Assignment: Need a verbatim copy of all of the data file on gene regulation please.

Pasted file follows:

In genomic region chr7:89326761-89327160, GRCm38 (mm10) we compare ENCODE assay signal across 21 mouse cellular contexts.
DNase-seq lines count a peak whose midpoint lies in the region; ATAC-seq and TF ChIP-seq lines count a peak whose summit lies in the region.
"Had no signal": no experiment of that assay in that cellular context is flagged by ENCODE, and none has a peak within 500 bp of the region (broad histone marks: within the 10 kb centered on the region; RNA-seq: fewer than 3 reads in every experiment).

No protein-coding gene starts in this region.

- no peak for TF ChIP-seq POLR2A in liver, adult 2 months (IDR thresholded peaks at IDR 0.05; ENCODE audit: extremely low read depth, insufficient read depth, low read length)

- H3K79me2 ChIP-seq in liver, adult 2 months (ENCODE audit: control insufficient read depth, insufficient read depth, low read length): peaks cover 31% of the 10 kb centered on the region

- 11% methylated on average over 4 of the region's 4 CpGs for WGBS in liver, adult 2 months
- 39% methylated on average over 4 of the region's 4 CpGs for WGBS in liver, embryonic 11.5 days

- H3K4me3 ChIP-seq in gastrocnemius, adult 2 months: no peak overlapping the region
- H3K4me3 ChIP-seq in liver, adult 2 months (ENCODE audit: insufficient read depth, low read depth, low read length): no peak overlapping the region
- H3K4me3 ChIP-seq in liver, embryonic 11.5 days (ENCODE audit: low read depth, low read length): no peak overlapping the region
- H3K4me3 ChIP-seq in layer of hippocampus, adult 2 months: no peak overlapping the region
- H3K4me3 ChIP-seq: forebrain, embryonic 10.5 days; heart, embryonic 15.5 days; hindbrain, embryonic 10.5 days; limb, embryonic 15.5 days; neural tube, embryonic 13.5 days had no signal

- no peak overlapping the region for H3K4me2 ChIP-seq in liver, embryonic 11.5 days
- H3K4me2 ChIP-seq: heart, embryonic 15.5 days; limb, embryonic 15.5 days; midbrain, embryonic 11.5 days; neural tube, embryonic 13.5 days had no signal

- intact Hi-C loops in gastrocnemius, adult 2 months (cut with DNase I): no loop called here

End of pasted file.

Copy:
In genomic region chr7:89326761-89327160, GRCm38 (mm10) we compare ENCODE assay signal across 21 mouse cellular contexts.
DNase-seq lines count a peak whose midpoint lies in the region; ATAC-seq and TF ChIP-seq lines count a peak whose summit lies in the region.
"Had no signal": no experiment of that assay in that cellular context is flagged by ENCODE, and none has a peak within 500 bp of the region (broad histone marks: within the 10 kb centered on the region; RNA-seq: fewer than 3 reads in every experiment).

No protein-coding gene starts in this region.

- no peak for TF ChIP-seq POLR2A in liver, adult 2 months (IDR thresholded peaks at IDR 0.05; ENCODE audit: extremely low read depth, insufficient read depth, low read length)

- H3K79me2 ChIP-seq in liver, adult 2 months (ENCODE audit: control insufficient read depth, insufficient read depth, low read length): peaks cover 31% of the 10 kb centered on the region

- 11% methylated on average over 4 of the region's 4 CpGs for WGBS in liver, adult 2 months
- 39% methylated on average over 4 of the region's 4 CpGs for WGBS in liver, embryonic 11.5 days

- H3K4me3 ChIP-seq in gastrocnemius, adult 2 months: no peak overlapping the region
- H3K4me3 ChIP-seq in liver, adult 2 months (ENCODE audit: insufficient read depth, low read depth, low read length): no peak overlapping the region
- H3K4me3 ChIP-seq in liver, embryonic 11.5 days (ENCODE audit: low read depth, low read length): no peak overlapping the region
- H3K4me3 ChIP-seq in layer of hippocampus, adult 2 months: no peak overlapping the region
- H3K4me3 ChIP-seq: forebrain, embryonic 10.5 days; heart, embryonic 15.5 days; hindbrain, embryonic 10.5 days; limb, embryonic 15.5 days; neural tube, embryonic 13.5 days had no signal

- no peak overlapping the region for H3K4me2 ChIP-seq in liver, embryonic 11.5 days
- H3K4me2 ChIP-seq: heart, embryonic 15.5 days; limb, embryonic 15.5 days; midbrain, embryonic 11.5 days; neural tube, embryonic 13.5 days had no signal

- intact Hi-C loops in gastrocnemius, adult 2 months (cut with DNase I): no loop called here